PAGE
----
About 20 years ago, as a young nutritionist, I sat in a meeting room in Stephenville, Texas, to learn about the new Dairy NRC published in 2001. At that point in my career, I had been formulating diets for about 10 years and was eager to see how the scientific community would weigh in on topics I was considering in routine ration formulation. Now, in early 2022, after a long wait, the next version of this resource is now available.
Amongst the slew of Amazon boxes that arrived at my home around Christmas, there was a box from NAP. In it was the new Dairy NRC. NAP and NRC: What do these abbreviations stand for? I thought a quick history of these important tools would be in order, as nutritionists reference these items often.
NAP stands for National Academy Press and it works closely with The National Academy of Science, Engineering, and Medicine. This sounds quite official, and it is.
This group is tasked with sorting through all available information in various fields of study and deciding what passes the test and is held to be true. It is noteworthy that such an astute group of smart individuals is concerned with ensuring that I include the correct amount of methionine in a dairy diet in western Kansas.
This group publishes the often mentioned and occasionally maligned Dairy NRC. For sure, every dairy producer has heard their nutritionist or feed salesperson mention something about a guideline or requirement in the NRC.
What does NRC even stand for?
This is the abbreviation for the National Research Council. It is this group that forms a committee to bring us the volume officially called the Nutrient Requirements of Dairy Cattle. They also have versions for other livestock species and even pets.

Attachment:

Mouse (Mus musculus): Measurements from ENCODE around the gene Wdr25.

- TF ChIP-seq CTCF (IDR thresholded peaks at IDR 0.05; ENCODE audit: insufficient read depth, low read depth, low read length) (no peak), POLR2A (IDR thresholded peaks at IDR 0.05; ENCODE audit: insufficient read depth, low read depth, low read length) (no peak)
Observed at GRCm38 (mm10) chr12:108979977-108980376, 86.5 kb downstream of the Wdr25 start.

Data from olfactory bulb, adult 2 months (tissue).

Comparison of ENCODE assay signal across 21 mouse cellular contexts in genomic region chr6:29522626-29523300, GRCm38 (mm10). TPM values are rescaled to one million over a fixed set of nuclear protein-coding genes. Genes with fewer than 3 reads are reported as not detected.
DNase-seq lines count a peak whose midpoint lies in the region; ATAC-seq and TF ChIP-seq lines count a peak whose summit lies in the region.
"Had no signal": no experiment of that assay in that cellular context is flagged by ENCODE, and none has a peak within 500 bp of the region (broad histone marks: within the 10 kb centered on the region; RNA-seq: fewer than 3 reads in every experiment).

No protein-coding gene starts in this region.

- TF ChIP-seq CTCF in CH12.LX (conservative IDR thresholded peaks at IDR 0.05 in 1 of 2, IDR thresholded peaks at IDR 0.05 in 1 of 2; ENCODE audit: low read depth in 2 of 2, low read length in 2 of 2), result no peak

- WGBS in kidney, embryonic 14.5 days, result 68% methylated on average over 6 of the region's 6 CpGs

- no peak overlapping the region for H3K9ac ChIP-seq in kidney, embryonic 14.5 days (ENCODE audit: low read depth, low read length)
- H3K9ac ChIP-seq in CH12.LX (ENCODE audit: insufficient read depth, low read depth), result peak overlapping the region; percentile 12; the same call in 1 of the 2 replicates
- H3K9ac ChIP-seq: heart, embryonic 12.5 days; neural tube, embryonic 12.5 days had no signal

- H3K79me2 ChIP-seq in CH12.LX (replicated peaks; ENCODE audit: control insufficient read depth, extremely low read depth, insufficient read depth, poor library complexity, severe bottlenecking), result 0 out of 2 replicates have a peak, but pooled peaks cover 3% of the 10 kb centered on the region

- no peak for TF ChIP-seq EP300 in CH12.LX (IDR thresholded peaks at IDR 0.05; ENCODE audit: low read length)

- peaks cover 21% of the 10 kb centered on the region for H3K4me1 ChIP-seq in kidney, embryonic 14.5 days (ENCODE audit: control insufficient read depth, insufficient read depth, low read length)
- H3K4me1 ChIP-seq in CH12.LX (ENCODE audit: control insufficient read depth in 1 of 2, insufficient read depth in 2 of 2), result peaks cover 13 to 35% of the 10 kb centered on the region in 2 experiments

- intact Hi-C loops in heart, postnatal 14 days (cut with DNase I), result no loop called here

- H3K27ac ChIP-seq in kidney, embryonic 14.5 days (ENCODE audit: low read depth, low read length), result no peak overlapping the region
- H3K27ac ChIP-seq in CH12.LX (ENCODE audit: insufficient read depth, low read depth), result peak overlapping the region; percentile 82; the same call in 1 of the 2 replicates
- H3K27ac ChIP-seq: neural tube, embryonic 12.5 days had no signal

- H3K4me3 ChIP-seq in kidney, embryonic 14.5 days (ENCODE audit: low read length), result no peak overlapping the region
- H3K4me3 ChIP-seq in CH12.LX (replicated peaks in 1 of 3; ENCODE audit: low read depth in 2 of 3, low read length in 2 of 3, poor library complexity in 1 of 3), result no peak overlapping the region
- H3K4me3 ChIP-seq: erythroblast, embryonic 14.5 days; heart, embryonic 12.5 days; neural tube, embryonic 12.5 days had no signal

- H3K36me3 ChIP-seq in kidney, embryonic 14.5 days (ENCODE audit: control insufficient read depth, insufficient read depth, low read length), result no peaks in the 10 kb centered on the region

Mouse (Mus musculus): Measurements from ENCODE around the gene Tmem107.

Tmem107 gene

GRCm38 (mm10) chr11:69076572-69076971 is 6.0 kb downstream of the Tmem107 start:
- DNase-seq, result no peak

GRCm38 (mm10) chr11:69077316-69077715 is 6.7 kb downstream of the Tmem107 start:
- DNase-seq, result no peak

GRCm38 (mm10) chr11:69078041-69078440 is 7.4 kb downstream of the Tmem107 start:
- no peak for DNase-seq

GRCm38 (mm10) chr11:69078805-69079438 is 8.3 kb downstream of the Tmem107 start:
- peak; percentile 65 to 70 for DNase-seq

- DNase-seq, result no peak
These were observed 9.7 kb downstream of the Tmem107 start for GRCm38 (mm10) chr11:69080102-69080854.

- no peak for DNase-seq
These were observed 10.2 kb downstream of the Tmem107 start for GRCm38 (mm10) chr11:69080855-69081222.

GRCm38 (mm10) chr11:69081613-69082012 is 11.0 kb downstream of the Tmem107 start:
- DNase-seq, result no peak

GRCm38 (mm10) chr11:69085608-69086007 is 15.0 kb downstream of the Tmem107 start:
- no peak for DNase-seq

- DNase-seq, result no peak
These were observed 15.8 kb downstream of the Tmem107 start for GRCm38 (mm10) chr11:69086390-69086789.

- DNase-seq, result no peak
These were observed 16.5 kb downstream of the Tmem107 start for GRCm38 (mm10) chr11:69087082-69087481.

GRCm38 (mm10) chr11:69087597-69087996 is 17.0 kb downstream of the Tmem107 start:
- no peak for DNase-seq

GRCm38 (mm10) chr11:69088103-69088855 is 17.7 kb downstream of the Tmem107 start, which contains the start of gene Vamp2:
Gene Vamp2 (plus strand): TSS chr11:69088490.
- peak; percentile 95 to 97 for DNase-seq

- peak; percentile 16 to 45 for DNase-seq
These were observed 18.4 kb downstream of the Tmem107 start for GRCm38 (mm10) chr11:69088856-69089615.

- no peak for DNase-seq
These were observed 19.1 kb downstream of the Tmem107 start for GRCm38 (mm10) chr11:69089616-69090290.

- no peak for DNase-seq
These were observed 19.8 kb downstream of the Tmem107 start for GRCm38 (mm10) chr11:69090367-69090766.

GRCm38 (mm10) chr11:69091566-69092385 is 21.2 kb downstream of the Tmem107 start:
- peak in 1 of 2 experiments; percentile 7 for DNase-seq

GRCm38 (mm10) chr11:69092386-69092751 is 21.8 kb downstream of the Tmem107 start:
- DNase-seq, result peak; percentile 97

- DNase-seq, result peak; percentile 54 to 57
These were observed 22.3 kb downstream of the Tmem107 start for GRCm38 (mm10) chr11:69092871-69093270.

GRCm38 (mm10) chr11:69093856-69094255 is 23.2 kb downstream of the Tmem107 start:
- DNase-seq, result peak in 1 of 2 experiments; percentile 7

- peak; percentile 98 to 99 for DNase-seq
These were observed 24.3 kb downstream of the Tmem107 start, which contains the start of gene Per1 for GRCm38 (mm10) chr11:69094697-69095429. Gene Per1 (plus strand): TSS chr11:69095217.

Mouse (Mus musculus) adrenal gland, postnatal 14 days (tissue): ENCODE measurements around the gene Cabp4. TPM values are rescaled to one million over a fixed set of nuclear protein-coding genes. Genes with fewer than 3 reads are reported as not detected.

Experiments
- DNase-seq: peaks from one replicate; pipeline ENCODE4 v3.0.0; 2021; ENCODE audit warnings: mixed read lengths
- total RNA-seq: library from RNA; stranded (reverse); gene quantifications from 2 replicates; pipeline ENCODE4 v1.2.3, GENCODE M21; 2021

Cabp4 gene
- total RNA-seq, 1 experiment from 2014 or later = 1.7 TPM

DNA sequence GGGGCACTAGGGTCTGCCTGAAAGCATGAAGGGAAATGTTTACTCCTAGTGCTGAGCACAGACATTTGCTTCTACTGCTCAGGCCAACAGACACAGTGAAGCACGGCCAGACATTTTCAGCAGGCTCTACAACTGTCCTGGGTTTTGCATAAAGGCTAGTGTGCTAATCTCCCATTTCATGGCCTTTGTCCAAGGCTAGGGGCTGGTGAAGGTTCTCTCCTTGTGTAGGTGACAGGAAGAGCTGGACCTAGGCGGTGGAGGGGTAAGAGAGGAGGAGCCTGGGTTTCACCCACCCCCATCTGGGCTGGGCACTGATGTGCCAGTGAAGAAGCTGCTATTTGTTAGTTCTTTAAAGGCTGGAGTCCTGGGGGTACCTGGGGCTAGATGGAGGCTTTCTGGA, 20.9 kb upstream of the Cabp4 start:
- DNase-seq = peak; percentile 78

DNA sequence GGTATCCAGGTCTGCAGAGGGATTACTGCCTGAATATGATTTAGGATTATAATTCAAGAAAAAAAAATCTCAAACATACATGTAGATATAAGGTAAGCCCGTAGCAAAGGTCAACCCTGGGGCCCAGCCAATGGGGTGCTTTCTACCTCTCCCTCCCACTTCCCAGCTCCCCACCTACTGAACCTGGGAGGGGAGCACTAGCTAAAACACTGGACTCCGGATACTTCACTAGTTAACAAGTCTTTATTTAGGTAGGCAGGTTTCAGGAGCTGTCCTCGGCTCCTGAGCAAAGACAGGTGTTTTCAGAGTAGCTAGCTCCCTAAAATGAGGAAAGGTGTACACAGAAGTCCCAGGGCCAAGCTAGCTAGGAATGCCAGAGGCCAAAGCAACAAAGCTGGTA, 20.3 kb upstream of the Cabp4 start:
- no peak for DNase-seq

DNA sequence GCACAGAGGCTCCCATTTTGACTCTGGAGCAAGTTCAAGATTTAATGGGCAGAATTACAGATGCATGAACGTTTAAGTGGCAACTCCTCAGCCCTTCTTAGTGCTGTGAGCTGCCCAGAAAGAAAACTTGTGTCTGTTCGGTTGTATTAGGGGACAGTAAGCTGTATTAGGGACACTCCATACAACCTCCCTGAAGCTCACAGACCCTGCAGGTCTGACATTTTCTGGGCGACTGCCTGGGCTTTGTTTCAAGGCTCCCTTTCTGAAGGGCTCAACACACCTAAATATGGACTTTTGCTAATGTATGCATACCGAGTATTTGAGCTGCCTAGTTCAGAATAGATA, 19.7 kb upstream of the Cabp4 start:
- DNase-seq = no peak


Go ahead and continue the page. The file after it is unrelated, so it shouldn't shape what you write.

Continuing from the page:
This compilation of peer reviewed nutritional information was first published in 1944, and the one that arrived on my doorstep around Christmas is the eighth edition. Not unlike other volumes that publish successive editions of the same book, this version has the same look and feel of the previous version and will include a plethora of new information released since the 2001 publication. I went ahead and paid the extra to get the hardcover edition. It is a nice-looking book! You can learn more about it and order yours here.
How will this long awaited “rule book” for feeding dairy animals change my world?
Though there have been a few sneak peaks made available through various press and social media outlets, I am still waiting to dig into it. It is times like this where the balance of art and science in feeding dairy cows will be made to lean a bit more toward the science part. This is good.
In some ways, I look forward to this new resource to perhaps become a bit of a judge for issues about which we have debated in the intervening two decades between the seventh and eighth editions. There have certainly been a lot of new ideas, approaches, and discoveries since 2001. In fact, there are some topics we spend quite a bit of time implementing into diets today that aren’t even mentioned in the previous version.
Will we change the way we feed cows after reading this new book?
I am sure no extreme changes in direction will be forthcoming. However, it will be nice to be able to refer to the new Dairy NRC for a requirement or approach that, up to this point, has been a more debatable issue. I look forward to that. If I ask a client to invest a few cents in a nutrient, I like to have the science to back up the economics. Overall, having more solid nutritional guidelines should help us enhance production and improve our client’s bottom line.